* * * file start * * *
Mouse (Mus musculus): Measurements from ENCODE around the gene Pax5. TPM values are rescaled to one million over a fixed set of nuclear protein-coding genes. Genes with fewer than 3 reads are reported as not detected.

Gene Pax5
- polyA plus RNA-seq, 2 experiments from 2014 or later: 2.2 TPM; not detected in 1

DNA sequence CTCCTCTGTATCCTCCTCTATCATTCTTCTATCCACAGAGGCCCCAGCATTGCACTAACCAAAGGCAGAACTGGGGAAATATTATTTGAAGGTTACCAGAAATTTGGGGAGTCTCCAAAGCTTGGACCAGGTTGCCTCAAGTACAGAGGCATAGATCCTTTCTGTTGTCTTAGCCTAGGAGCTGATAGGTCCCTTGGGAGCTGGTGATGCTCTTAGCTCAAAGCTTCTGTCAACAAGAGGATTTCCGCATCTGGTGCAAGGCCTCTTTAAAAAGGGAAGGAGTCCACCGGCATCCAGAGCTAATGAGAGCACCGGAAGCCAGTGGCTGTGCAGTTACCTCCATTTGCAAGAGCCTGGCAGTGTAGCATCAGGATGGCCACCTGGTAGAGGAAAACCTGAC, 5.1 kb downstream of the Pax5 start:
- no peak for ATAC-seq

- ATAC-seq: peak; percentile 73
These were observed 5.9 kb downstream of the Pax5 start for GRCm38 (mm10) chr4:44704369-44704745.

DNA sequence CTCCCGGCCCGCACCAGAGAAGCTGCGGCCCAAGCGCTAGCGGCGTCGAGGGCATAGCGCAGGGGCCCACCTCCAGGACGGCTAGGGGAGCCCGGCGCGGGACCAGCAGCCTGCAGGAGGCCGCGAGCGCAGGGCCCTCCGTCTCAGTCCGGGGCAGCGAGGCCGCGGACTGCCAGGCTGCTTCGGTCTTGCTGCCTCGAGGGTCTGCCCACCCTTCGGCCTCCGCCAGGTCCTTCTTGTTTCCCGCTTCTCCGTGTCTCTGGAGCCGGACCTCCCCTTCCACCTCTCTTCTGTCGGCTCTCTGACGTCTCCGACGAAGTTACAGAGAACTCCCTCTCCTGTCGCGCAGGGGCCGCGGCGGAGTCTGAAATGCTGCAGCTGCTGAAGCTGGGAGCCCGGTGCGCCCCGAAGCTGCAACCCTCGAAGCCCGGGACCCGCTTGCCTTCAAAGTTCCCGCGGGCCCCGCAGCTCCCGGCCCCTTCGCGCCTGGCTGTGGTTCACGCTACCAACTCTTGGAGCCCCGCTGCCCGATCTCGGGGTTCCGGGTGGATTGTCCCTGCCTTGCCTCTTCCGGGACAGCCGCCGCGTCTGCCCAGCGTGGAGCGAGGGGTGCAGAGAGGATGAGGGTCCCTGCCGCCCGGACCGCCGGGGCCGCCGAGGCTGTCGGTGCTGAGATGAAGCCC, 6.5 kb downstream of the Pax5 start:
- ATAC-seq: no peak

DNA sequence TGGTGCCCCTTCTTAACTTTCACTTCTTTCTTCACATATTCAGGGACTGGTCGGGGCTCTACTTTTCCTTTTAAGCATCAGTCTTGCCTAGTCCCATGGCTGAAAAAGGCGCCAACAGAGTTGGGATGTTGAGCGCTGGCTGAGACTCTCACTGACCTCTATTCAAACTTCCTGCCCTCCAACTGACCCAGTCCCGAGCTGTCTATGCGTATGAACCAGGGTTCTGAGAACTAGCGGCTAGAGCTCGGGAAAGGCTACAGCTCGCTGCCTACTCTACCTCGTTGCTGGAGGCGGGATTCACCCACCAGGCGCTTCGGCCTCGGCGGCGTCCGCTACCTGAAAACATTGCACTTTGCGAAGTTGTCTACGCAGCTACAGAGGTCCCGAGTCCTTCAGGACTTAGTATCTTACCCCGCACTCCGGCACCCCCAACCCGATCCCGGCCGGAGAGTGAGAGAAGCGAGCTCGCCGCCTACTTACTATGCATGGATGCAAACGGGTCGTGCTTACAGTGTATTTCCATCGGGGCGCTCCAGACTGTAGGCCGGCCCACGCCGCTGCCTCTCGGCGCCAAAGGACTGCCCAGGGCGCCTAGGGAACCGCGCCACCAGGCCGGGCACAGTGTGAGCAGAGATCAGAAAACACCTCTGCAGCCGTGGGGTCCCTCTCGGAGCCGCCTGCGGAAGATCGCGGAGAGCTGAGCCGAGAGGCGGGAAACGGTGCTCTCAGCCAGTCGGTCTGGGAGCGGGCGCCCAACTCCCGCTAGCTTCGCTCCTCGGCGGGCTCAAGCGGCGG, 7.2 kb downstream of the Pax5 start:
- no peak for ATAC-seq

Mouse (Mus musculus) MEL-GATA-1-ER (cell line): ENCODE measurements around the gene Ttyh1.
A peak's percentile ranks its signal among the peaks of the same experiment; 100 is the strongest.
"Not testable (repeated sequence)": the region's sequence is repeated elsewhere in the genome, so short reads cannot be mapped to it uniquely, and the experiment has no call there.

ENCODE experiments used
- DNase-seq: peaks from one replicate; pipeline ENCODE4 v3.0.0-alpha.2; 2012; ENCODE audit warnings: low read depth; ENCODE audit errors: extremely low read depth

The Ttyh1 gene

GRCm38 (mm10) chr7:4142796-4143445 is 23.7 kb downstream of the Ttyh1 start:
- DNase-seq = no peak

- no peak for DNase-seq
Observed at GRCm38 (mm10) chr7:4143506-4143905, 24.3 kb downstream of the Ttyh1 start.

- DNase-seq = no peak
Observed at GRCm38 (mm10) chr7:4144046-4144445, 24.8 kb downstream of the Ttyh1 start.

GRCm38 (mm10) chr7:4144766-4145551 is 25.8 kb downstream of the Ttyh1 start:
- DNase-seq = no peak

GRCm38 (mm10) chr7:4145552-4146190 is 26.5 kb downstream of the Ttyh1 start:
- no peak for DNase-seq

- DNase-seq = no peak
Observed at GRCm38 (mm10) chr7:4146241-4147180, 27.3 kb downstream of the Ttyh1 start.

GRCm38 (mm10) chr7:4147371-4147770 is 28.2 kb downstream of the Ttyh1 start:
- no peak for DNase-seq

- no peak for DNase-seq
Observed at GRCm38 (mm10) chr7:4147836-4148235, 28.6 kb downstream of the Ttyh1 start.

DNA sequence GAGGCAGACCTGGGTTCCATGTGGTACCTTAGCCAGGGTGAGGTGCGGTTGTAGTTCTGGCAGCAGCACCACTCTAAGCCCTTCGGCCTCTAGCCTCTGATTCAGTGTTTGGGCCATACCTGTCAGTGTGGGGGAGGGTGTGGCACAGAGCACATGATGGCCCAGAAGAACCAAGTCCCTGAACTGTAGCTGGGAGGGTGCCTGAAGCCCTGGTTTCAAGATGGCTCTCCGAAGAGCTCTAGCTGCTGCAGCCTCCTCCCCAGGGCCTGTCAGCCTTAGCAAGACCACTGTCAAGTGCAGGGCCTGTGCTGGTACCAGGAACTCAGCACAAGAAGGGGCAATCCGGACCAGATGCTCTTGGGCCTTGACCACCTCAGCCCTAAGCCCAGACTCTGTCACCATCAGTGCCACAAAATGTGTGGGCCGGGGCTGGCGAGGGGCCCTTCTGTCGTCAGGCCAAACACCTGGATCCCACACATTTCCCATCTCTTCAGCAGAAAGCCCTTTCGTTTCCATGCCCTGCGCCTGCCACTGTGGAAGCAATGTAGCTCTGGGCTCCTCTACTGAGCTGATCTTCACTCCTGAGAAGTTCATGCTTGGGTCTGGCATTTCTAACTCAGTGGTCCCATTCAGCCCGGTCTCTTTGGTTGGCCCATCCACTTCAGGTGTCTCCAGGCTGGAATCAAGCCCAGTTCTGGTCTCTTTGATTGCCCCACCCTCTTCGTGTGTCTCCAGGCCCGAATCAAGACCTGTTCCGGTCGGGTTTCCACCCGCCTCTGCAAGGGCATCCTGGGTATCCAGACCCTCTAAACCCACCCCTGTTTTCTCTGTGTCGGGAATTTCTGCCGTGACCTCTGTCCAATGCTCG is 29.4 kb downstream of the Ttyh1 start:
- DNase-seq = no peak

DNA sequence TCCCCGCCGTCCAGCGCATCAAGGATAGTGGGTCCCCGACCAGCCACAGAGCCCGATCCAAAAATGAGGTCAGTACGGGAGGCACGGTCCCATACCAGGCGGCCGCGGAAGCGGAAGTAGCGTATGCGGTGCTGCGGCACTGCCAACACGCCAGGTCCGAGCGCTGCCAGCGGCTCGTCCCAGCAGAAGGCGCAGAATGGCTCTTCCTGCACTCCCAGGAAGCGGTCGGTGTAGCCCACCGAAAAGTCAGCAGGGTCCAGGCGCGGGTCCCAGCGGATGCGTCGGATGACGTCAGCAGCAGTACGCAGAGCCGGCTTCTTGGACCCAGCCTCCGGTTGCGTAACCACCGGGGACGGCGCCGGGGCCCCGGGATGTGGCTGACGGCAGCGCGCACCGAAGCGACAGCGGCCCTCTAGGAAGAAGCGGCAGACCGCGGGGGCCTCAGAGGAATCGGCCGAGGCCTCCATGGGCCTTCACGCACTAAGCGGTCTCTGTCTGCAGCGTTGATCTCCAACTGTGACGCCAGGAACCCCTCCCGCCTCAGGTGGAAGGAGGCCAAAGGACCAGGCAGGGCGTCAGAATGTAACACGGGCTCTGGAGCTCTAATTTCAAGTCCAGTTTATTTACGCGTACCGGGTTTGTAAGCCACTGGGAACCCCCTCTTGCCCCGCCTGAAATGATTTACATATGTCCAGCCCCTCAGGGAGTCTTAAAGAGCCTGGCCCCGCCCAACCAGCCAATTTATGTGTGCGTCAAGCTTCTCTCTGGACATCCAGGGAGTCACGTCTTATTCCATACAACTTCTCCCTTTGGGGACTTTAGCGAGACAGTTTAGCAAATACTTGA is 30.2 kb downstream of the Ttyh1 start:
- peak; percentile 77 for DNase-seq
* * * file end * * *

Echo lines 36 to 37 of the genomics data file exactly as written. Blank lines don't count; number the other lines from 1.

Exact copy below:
DNA sequence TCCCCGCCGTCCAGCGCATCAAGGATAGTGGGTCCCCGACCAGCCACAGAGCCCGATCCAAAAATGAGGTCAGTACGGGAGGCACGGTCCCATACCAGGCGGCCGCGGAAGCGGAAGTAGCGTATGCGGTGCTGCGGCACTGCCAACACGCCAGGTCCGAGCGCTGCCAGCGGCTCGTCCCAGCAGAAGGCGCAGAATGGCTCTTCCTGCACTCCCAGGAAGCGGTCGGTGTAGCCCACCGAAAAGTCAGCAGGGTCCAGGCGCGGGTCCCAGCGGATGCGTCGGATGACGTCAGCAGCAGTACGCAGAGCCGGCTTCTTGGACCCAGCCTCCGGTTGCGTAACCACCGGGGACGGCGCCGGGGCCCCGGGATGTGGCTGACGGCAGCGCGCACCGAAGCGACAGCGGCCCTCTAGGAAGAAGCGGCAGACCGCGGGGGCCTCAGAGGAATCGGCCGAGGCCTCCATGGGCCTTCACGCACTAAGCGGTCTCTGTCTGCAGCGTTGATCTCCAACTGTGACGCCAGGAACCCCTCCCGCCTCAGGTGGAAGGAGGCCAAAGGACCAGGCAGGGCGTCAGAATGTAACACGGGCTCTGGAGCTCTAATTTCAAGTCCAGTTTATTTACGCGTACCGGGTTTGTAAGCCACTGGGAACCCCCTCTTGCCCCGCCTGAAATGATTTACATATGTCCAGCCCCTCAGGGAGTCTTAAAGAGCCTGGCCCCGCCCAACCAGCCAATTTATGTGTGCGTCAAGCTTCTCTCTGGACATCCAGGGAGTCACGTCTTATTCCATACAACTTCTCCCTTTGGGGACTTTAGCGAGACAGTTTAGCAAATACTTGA is 30.2 kb downstream of the Ttyh1 start:
- peak; percentile 77 for DNase-seq